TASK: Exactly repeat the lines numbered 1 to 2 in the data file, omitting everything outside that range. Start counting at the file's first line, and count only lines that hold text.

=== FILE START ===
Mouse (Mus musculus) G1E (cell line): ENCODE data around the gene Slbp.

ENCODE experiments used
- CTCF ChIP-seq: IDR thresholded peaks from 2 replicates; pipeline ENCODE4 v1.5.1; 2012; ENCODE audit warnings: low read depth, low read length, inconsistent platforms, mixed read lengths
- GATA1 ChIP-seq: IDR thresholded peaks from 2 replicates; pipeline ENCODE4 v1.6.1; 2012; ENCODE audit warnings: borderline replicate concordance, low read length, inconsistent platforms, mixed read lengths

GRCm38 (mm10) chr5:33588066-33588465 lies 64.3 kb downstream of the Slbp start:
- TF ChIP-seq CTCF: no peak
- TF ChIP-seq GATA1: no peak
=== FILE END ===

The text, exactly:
Mouse (Mus musculus) G1E (cell line): ENCODE data around the gene Slbp.

ENCODE experiments used